Do check out what Freeman has written about the iaccelerator. He spent a lot more time at the program than yours truly and has given the incubation process a much deeper thought.
Some media coverage for the generally media shy program.
The iaccelerator 2008 the startup incubation program invited a steady stream of visiting mentors for interactive sessions with the incubatees, a veritable who's who of successful entrepreneurs of India. Yours truly only had the opportunity to listen to Mouthshut, Naukri founders and Sequoia Capital's Sandeep Singhal. I won't be covering the advice offered by Sandeep Singhal to the startup teams as it involves a bit about their secret sauce. I'll cover the startups and their secret weapons once they agree to be covered on this blog.
Just at the end of iaccelerator 2008 program at this moment is that two of the startups out of the five have agreed to be funded by CIIE and the funding quantum is about 50k to 75k level( based on my earlier conversations with CIIE folks) for a reasonable amount of stake and relatively benevolent terms. Its un-confirmed yet and I have shot an e-mail to Aditi(CIIE) for a confirmation.
Sanjeev Bhikchandani basically happened to be present at the IIM-A Entrepreneur's meet and he had a fairly long public Q & A style interaction for a large enough audience at iaccelerator's work area. To his credit he was very candid about what makes Naukri.com and Infoedge's portfolio of sites tick. (keep reading)
He had a lot of advice to the startups at iaccelerator, which included his take on specific business models and target markets that the technology developed by the startups should be focused on.
1. With all the funding eco-system in place it makes sense to really focus on your idea and not worry about bootstrapping it with services kind of revenue. Naukri.com was bootstrapped in a different era.
2. Build defensible Intellectual Property that fills a void in the marketplace and outrun your competitors using that.
3. Make sure a market exists for an idea and is large enough.
Yep the usual advice above but then you can a learn a whole lot more from listening to him speak how he describes Infoedge's business models, technology focus and execution strategy.
Infoedge currently is the biggest web player in India, wildly profitable, incremental revenue adds 90% to the bottomline, cash reserves exceed 350 crore INR. How did they end up trouncing their better funded rivals is probably a story that has been probably covered better elsewhere. Over a period of time Infoedge has learned how to scale better by watching Google's and Yahoo!s of the world and describes itself as a media business with a very strong technology focus. Infoedge doesn't have a core competence in User Generated Content (UGC). It enters into only 'large' media marketplaces with huge corporate advertising budgets which lend themselves to a structured search( its key technology focus), except for Jeevansathi and Brijj all other properties follow the model. Sanjeev is a big believer in strong technology similar to Google and observes that keyword based search results and advertising have a lot more CPM on Infoedge properties than display advertising inventory they consume.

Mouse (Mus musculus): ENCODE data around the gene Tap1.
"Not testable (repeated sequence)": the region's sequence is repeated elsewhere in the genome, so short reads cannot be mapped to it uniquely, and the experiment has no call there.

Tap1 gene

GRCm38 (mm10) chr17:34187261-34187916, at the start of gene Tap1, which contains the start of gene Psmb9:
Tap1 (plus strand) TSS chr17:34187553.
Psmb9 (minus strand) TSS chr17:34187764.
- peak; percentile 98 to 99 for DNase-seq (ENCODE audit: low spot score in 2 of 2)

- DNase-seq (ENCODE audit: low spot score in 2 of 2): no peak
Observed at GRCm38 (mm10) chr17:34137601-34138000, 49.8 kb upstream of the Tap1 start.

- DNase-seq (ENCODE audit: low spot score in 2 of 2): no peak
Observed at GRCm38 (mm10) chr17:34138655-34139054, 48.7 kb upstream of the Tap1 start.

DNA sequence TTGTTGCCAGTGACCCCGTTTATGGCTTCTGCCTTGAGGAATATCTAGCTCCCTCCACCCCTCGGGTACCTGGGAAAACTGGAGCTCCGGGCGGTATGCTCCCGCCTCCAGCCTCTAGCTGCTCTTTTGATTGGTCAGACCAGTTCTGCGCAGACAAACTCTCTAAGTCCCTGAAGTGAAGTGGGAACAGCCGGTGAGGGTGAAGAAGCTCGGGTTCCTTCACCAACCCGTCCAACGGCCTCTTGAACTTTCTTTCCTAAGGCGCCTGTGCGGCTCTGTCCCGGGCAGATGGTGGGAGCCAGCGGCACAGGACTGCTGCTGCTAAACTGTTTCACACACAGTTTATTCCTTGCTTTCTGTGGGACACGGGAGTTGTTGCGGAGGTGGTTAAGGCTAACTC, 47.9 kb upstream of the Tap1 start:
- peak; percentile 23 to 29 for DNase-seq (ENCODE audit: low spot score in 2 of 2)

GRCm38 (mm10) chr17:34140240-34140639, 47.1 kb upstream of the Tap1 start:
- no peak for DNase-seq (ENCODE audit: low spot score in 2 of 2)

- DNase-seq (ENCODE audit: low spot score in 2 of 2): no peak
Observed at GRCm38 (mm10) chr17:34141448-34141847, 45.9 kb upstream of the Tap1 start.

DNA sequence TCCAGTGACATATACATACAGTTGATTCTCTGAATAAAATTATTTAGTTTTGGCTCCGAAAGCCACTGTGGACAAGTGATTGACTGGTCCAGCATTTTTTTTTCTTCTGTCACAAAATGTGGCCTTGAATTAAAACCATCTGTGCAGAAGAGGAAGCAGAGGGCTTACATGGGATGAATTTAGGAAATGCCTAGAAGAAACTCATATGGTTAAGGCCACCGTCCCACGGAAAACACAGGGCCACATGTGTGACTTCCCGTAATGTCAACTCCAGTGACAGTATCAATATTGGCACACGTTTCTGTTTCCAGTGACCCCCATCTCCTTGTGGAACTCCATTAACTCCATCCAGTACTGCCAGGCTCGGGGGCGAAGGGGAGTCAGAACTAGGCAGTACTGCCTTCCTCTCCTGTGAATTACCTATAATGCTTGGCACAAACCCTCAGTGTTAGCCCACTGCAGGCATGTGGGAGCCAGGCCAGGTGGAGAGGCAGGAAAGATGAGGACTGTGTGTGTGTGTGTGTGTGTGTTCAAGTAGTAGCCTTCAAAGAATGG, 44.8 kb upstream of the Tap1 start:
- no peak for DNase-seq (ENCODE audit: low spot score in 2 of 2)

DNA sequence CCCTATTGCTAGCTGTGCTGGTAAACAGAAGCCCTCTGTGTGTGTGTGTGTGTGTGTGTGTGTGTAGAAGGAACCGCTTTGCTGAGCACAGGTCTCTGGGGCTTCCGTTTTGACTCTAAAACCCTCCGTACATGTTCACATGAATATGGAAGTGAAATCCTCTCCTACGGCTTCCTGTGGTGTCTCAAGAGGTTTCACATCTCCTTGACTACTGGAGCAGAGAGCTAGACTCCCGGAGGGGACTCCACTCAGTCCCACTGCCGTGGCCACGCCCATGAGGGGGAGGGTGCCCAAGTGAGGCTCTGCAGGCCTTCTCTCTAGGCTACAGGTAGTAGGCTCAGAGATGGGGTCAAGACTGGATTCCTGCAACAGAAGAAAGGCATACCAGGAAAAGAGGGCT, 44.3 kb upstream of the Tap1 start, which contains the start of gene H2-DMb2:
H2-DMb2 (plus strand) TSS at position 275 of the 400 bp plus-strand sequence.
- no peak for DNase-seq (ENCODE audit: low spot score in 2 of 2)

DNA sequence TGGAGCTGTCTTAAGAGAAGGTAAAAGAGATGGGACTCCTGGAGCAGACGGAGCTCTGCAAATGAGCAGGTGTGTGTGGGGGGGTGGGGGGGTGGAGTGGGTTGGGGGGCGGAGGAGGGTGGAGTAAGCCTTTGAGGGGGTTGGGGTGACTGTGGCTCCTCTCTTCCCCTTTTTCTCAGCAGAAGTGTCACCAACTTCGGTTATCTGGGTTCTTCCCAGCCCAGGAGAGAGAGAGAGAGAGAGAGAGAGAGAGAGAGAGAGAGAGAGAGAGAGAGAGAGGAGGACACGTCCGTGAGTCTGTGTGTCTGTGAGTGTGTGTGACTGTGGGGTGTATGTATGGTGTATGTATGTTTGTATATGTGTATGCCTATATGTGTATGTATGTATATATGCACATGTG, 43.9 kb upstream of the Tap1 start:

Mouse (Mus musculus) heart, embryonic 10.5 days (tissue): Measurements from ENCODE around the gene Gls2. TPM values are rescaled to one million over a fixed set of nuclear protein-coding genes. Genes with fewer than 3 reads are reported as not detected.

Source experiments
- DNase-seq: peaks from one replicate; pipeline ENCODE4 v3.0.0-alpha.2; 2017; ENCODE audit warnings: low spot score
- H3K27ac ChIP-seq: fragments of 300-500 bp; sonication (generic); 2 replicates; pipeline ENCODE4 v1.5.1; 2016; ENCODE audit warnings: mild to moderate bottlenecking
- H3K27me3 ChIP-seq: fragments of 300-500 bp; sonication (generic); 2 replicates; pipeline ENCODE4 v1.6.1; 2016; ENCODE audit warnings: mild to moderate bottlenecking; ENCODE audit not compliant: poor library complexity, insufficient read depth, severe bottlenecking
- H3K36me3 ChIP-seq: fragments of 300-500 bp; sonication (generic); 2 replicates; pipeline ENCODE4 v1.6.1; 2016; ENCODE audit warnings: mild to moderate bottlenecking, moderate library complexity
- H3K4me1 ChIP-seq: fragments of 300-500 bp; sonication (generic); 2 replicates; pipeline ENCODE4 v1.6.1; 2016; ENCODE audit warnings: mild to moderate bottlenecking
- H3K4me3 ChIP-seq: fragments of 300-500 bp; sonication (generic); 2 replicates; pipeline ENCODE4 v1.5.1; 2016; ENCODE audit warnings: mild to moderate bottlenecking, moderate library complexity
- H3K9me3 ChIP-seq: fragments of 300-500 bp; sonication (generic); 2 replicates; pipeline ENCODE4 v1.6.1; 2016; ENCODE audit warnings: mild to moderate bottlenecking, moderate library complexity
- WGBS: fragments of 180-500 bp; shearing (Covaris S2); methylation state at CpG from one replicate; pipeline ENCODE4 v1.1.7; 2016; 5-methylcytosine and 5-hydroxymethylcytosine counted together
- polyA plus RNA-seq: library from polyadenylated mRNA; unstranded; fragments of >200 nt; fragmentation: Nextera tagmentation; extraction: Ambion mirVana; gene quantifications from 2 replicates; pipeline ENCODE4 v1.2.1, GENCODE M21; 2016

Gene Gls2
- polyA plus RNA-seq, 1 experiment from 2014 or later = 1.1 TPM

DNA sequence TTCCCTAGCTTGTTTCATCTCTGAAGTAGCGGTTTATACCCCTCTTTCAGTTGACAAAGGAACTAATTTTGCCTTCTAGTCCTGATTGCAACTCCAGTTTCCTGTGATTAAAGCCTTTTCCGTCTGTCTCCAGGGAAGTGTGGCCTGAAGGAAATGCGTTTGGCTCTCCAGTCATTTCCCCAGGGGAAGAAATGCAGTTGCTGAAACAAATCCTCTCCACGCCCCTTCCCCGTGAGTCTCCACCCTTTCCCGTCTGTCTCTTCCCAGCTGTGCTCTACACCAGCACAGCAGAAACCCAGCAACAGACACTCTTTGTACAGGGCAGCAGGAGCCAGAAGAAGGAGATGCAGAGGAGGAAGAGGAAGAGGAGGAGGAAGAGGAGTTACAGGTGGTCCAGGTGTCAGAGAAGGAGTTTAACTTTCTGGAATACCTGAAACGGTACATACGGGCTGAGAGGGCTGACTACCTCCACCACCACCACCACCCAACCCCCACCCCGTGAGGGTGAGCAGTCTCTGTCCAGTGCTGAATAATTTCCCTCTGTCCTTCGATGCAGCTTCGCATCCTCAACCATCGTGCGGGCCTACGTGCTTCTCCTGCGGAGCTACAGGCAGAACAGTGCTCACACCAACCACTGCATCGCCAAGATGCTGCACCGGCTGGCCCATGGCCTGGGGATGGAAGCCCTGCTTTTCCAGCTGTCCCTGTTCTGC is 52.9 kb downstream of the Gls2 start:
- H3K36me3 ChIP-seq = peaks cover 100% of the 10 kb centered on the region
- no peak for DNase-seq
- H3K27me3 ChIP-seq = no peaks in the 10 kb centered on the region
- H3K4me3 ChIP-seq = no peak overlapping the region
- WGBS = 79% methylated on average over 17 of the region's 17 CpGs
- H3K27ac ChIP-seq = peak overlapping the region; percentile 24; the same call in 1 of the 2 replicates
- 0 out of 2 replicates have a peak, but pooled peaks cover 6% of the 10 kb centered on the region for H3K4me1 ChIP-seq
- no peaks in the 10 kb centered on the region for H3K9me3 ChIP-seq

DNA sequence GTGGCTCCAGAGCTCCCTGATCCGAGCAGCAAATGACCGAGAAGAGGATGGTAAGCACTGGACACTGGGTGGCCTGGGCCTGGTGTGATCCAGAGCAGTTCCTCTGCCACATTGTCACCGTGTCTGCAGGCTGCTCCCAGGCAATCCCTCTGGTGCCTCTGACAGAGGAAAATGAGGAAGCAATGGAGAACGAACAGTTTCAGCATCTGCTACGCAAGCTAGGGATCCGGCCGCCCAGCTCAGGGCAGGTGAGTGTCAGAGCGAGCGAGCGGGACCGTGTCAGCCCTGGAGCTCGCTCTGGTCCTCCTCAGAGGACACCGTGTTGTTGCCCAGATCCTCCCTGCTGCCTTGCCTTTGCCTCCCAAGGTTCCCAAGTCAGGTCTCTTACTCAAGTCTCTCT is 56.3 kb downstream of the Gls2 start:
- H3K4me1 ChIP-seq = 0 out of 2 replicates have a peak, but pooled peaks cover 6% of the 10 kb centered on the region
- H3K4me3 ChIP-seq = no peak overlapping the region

The key to naukri's success as compared to its rivals is that the rivals ( according to Sanjeev ) are stuck in 1998's technology in job search space and Infoedge has been able to leapfrog in effectiveness by using seach and matching technology which he calls Naukri.com's defensible Intellectual Property. He described what he called the virtuous cycle of the classified search business which keeps improving in effectiveness for both candidates and advertisers due to more job matches and more suitable candidates found with the addition of larger volume of advertisers and users, a classic cycle feeding on itself and growing. This he described as a characteristic of media business the one in which addition of users to the system improves effectiveness without adding incrementally to the costs and winner takes all or most. Which is definitely true of classified advertising space in Jobs, Education and Property classifieds search the key focus areas of Infoedge.
(I am not sure I heard him say 'search' but thats how I describe it)
Sanjeev also spoke about what sort of startups Infoedge would be willing invest into if convinced.
1. Should not be in a key focus area that Infoedge already works, so niche Jobsites, Matrimony, Property, Educational classified
2. A very strong management who can execute, Infoedge doesn't have management bandwidth to handle businesses they invest into.
3. Strong defensible Intellectual Property and technology focus
4. Existing marketplace and media business characteristics.
Now its hard to argue with Sanjeev that someone would be able to dislodge Naukri.com in the conventional way of building a better mousetrap since its about the virtuous cycle fed by volume growth. He does see the threat posed by professional social networks like linkedin spreading into India and transforming the indian job market just as it happened in the west. Which explains Infoedge's investment into their Brijj professional social network project to capture the growing social job search marketplace. He also conceded that as of today the engagement of professional indian social networks like Brijj and its rivals have a long way to go in gaining engagement that fun social networks have. Perhaps he is right that the Jobs search marketplace in India is going to look like this for a lot longer and professional social networks don't just yet pose a threat of obsolescence to Job portals.
'Stay Hungry and Stay Foolish' the book by Rashmi Bansal tells more about Sanjeev Bhikchandani's story and more advice from him to entrepreneurs.
Update 24-07-2008: The official word as per Aditi at CIIE is that the funding round beyond iaccelerator-2008 is not yet decided. It'll be done by end of the 3rd month into the program.